What are the symptoms of a fungal nail infection?1, 2

Fungal nail infections are often caused by microscopic fungi. The first symptom is the impact on the periungual tissue (area around the nail). This area becomes red, swollen and painful, sometimes accompanied by a discharge of clear liquid. A yellowish patch will appear on the edge of the nail which will gradually spread. The nail then thickens. The fungal infection will gradually spread and reach the nail matrix which becomes discoloured and whitish in colour. The nail will partially detach. Fungal nail infections are diagnosed after lab testing a sample of the fungus. 

What causes fungal nail infections?2

Onychomycosis is caused by the presence of a microscopic fungus. There are three types:

  • Anthropophilic dermatophytes (tricophyton rubrum in 80% of cases or mentagrophytes in 20% of cases).
  • Candida genus yeasts (candida albicans in 70% of cases or candida parapsilosis).
  • Moulds.

These fungi colonise the nail and proliferate, thus weakening the nail plate. The nail will then become discoloured, misshapen and fall off. 

How do you catch a fungal nail infection?2

Dermatophytes are the most common cause of a fungal nail infection and are generally transmitted via self-spreading. This means that the trigger for a fungal infection is already present on an area of skin close to the nail. Fungal nail infections are often preceded by fungus affecting the skin between the toes (the famous “athlete's foot”). 

Dermatophytes infection can also be spread by a person who has shed flakes of infected skin over the ground. Walking barefoot in public places (e.g. swimming pools, saunas, changing rooms, sports halls) is a risk factor for infection. 

Candida genus yeasts proliferate under nails weakened by prolonged and repeated contact with water. They are much more common in fingernails. 

As far as moulds are concerned, it is much easier to catch them when walking barefoot. 

How do you treat a fungal nail infection?2

Treating a nail fungal infection is often lengthy and burdensome. Several treatment options are possible, which can be combined. 

Topical treatments

Topical treatments are prescribed as a first-line option when the fungal infection only affects part of the nail, and the matrix is unaffected. Topical treatment for a fungal nail infection requires:

  • Application of a urea-based cream to strop the nail. The cream must be applied every day under an occlusive dressing (i.e. air- and water-tight) which is kept on 24 hours a day and replaced after each shower. The diseased part of the nail is softened and can be easily removed by scraping or cutting it off. Cream should be applied for 2-4 weeks.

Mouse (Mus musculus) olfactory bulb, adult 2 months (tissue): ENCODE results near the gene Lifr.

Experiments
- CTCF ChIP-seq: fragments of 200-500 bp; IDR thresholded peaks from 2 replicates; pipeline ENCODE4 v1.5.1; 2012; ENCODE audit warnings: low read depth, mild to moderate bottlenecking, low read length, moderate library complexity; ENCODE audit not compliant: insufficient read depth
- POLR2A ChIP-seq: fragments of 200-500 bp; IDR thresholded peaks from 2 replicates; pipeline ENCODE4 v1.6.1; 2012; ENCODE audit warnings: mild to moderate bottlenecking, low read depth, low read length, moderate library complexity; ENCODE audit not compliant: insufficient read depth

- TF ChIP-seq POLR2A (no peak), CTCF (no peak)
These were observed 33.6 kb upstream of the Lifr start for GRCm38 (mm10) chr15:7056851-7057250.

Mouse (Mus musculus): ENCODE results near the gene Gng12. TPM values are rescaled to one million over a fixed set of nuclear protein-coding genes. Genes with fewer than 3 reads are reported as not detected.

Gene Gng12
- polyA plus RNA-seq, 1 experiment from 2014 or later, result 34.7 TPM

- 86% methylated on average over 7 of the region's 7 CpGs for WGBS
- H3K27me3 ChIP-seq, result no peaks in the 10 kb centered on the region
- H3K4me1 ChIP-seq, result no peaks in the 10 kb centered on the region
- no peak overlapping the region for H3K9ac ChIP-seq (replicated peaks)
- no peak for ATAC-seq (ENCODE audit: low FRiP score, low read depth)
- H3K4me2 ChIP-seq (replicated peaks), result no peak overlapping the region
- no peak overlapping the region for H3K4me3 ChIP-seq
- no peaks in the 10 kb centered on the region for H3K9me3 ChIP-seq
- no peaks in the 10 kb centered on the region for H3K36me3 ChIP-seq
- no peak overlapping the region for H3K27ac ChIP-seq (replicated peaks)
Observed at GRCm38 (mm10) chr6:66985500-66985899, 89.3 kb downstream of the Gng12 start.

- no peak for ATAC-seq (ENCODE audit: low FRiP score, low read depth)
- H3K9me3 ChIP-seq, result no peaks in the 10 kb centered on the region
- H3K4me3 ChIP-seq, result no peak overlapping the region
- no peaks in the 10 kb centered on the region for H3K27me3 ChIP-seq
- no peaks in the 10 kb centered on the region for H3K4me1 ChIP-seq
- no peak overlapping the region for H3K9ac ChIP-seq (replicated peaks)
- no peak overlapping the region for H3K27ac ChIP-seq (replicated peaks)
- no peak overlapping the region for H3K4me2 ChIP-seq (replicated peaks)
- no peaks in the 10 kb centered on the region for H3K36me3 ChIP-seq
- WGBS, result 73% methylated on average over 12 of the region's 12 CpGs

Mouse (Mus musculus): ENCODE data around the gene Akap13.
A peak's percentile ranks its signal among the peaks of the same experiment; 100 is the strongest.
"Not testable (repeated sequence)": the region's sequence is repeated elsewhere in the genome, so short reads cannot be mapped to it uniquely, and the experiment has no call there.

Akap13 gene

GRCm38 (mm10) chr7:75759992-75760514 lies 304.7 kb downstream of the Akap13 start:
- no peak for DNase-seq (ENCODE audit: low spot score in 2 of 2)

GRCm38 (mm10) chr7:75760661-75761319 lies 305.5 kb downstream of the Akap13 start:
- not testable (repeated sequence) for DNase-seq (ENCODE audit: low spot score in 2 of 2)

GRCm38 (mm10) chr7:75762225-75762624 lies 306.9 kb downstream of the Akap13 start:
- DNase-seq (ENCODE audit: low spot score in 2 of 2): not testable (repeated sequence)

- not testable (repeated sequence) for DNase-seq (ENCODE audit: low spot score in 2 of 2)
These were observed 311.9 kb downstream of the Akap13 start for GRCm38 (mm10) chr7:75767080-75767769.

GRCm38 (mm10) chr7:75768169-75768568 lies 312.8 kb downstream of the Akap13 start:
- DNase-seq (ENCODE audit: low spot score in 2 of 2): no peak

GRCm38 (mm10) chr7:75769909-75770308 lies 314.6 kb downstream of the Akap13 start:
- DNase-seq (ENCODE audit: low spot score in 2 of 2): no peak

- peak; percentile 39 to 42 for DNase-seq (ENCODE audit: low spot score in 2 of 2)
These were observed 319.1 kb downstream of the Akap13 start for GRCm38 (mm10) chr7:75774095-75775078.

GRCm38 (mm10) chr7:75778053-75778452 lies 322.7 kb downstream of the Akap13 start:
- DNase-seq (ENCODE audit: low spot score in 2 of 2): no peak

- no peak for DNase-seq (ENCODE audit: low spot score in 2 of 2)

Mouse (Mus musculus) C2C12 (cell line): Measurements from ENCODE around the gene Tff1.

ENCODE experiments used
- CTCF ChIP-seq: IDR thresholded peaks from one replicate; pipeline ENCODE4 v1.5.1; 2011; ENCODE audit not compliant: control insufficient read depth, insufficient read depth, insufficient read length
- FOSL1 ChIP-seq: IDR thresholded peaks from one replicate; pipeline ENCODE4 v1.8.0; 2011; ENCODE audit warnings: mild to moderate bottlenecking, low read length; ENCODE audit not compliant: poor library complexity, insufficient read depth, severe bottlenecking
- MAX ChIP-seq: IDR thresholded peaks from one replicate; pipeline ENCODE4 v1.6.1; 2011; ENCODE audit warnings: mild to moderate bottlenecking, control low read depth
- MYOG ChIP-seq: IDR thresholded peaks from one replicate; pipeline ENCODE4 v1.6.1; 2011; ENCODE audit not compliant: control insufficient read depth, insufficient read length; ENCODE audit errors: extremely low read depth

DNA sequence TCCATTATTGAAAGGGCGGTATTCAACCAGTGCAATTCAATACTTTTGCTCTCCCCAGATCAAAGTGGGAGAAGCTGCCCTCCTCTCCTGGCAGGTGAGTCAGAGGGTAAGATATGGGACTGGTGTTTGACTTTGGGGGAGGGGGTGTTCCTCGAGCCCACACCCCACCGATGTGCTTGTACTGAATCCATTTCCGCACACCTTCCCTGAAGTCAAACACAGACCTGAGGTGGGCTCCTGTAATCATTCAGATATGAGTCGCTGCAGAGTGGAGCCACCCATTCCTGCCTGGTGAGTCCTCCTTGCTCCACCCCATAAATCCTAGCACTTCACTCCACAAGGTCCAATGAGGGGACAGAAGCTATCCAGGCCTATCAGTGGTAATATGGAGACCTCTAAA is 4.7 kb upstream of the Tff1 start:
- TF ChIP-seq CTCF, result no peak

• The daily application of an antifungal nail polish for 3-6 months. This step generally follows the urea-cream stripping stage. The varnish should be used daily until a healthy nail has fully grown back (this generally takes around 3-6 months). 
  • Disinfection of footwear using an antifungal powder.

Oral treatments

Oral medication is required when:

  • Topical treatments have not cured the fungal infection;
  • Several nails are affected;
  • The nail matrix is affected.

They are usually combined with a topical treatment. 


Some dermatologists offer Long Pulsed Nd:YAG lasers which have been shown to be effective in treating fungal nail infections. These lasers destroy heat-sensitive fungi. Four sessions spaced one week apart are generally sufficient to sterilise the affected nail. Laser treatments are generally combined with topical treatments. 


Fungal nail infections caused by moulds may require the surgical removal of the nail. Surgery is more effective than topical and oral treatments. 

What are the risk factors?2

Some factors are known to increase the risk of fungal nail infections:

  • Age: after the age of 60, 1 in 3 people suffer from nail fungal infections, which is linked to slower nail growth and blood circulation problems. 
  • Some conditions such as diabetes and Cushing's syndrome.
  • Some skin conditions that affect and weaken the nails (psoriasis, lichen).
  • Immuno-suppression due to HIV, immunosuppressants, chemotherapy, etc.
  • Blood circulation disorders.
  • Repeated trauma to the nails (knocks, bruises, cuts, etc.).
  • Moisture caused by excessive perspiration, wearing closed shoes all the time, contact with water or food (cleaning ladies, catering professionals, etc.).
  • Walking barefoot in public areas potentially infected with fungi (swimming pools, saunas, sports halls, etc.). 

How do you reduce the risk of fungal nail infections?2

You can reduce the risk of contracting a fungal nail infection by following a few simple steps:

  • Avoid contact with water and/or caustic products by wearing cotton and rubber gloves;
  • Wear shoes fitted to the shape of your feet and toes (i.e. not too tight);
  • Do not wear closed-toe shoes for prolonged periods and let your feet breathe as much as possible;
  • Do not walk barefoot in public areas to avoid coming into contact with surfaces that may have been infected with fungi. 
  1. Reconnaître une mycose de la peau [Recognising fungal infections of the skin], ameli.fr, 19 June 2023 (article consulted on 23 November 2023).  
  2. Mycoses des ongles, [Fungal infections of the nails] Dr Myriam Casacci, dermatologie médicale esthétique et lasers (article consulted on 23 November 2023).  
auteur: Annabelle Iglesias
Annabelle Iglesias
Health Journalist
A graduate of ESJ Pro, Annabelle Iglesias is a freelance journalist specializing in health and well-being. She primarily writes on health and nutrition topics.